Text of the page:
- The Washington Times - Thursday, March 22, 2007

From combined dispatches

SCRANTON, Pa. — A Pennsylvania town unfairly blames illegal aliens for crime and its financial woes, critics of Hazleton’s anti-illegals law said yesterday in closing arguments in a landmark trial on the measure.

Lawyers for the plaintiffs said at the end of the nine-day trial that Hazleton Mayor Lou Barletta, who led the effort to pass the law that denies business licenses to firms that hire illegal aliens and fines landlords who rent rooms to them, ignored evidence that undercut his claims that illegal aliens overburdened city services and fueled gang-related crime.

“The mayor says he doesn’t need figures,” Witold “Vic” Walczak, legal director of the American Civil Liberties Union (ACLU) of Pennsylvania, told the court. “The truth is, he doesn’t want figures because they don’t support the story that he wants to tell.

“To lay the problems at the feet of undocumented immigrants is unfair,” he said.

Attorneys for the city rejected those arguments and used statistics to justify the law.

“These ordinances were painstakingly drafted. The constitutional violations are imagined,” said Kris Kobach, a University of Missouri law professor.

Mr. Kobach said that illegal aliens were involved in 19 serious crimes in 2006, up from five in 2005, and that a third of gang-related arrests in the past two years had been of illegal aliens. Uninsured illegal aliens also cost the local hospital’s emergency room $8 million last year, he said.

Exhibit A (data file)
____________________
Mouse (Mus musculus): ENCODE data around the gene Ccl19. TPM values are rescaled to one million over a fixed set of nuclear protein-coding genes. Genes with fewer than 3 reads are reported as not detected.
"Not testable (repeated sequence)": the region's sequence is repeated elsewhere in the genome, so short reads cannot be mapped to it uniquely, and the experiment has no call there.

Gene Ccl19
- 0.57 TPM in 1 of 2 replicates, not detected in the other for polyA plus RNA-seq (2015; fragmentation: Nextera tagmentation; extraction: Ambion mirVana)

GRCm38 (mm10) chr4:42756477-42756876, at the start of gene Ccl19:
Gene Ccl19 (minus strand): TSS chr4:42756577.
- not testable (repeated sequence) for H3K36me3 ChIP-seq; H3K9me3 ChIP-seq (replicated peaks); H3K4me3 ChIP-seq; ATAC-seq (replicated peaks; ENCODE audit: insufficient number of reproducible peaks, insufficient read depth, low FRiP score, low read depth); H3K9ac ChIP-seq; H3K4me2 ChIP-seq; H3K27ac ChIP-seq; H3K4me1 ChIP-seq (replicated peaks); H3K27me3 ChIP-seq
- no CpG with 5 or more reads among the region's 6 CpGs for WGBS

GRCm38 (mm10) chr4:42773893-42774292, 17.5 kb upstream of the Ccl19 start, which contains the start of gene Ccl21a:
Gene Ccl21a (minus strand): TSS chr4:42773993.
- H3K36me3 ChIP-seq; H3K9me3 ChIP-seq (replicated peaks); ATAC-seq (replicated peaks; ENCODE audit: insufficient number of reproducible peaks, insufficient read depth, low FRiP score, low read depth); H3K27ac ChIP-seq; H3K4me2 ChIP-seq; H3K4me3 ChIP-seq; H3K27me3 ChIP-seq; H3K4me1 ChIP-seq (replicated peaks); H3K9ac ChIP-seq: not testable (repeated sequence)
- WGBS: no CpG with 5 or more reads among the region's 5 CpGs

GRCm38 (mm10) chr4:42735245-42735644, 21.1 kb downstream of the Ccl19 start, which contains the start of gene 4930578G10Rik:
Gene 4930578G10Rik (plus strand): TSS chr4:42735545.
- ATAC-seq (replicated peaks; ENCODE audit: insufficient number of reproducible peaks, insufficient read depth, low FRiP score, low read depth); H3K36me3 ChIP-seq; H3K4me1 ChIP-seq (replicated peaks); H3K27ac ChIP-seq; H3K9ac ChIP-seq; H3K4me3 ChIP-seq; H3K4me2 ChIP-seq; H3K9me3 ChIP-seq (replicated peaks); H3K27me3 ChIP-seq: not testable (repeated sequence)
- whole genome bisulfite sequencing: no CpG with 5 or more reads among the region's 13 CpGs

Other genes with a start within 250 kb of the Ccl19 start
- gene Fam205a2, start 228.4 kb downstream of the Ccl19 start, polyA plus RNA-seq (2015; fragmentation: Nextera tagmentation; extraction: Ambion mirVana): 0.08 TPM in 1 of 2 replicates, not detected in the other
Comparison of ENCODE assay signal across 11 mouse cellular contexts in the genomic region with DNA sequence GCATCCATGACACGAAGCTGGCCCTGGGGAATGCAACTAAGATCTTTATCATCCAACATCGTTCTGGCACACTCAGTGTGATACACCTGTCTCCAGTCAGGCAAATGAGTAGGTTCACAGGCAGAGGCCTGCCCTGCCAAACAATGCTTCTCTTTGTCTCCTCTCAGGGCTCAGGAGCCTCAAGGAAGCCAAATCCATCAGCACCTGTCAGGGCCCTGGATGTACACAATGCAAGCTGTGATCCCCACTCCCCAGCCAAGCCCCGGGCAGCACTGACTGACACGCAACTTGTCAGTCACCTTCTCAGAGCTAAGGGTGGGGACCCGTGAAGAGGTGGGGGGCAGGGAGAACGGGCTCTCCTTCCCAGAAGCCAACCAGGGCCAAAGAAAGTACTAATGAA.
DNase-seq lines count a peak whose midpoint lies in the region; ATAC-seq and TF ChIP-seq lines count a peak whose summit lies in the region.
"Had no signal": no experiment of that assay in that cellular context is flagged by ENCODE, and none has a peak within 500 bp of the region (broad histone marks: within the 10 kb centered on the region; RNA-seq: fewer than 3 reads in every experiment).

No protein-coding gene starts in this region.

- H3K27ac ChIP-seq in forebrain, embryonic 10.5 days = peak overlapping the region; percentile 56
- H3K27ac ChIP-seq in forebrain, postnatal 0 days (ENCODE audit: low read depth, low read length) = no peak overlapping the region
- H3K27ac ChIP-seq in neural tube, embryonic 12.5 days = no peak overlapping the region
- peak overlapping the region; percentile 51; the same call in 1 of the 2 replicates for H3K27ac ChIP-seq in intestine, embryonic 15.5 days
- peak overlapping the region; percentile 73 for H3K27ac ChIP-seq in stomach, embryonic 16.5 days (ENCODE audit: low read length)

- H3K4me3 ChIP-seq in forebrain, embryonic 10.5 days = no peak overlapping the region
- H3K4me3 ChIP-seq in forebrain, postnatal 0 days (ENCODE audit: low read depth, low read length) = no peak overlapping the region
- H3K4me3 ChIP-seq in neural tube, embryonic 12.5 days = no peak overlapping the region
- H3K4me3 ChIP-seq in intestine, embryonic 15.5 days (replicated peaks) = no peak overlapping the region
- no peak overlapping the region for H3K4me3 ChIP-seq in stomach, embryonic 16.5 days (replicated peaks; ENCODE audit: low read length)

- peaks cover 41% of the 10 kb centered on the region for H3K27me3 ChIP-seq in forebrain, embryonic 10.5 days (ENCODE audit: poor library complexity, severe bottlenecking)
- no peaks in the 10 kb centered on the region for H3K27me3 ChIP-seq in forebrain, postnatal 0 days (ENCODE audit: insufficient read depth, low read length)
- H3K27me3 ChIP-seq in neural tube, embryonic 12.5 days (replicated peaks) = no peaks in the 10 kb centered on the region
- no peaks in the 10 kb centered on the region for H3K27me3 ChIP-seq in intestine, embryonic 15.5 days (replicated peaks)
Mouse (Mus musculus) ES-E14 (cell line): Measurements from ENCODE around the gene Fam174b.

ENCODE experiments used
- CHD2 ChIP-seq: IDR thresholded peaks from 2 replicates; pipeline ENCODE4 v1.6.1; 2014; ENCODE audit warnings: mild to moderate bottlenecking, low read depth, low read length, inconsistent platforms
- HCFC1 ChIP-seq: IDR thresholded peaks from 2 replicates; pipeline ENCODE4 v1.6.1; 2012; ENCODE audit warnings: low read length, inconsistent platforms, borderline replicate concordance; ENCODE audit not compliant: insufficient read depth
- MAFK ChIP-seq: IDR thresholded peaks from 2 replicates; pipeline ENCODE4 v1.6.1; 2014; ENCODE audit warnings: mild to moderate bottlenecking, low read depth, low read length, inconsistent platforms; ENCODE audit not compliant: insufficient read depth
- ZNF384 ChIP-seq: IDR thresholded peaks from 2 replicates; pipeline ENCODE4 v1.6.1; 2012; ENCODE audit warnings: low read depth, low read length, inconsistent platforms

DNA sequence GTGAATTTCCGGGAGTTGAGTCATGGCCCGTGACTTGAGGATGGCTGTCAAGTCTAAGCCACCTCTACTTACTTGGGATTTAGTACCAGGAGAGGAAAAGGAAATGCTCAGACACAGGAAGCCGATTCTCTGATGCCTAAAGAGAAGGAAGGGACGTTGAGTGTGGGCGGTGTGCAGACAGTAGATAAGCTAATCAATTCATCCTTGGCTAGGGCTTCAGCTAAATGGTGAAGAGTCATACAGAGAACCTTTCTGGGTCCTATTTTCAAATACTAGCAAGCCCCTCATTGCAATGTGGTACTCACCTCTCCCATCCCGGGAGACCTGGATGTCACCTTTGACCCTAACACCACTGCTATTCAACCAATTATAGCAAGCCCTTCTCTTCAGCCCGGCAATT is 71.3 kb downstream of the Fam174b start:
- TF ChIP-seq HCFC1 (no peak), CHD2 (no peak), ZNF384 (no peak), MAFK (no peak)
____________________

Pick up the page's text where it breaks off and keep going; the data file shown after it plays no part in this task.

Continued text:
The ACLU and other groups sued Hazleton after the passage in July of the Illegal Immigration Relief Act Ordinance, which has not been implemented because of a court injunction. The law has been copied by about 70 communities across the U.S.

Mr. Walczak’s team argued that the federal government has exclusive power over immigration policy, but the city disagreed, saying Congress had intended states and municipalities to help enforce immigration law. It noted, for example, that Congress in 1996 required states to determine the immigration status of anyone seeking public benefits.

Mr. Kobach called the plaintiffs’ legal theories silly, deriding in particular the testimony of one expert witness who said only an immigration judge can determine immigration status.

“If you sneak across the border, the moment you step in the country is when you’re illegal, not when some judge says two years later, ‘We’re going to deport you,’ ” he said.

The court is expected to rule within three months. Both sides have said they will appeal if they lose.

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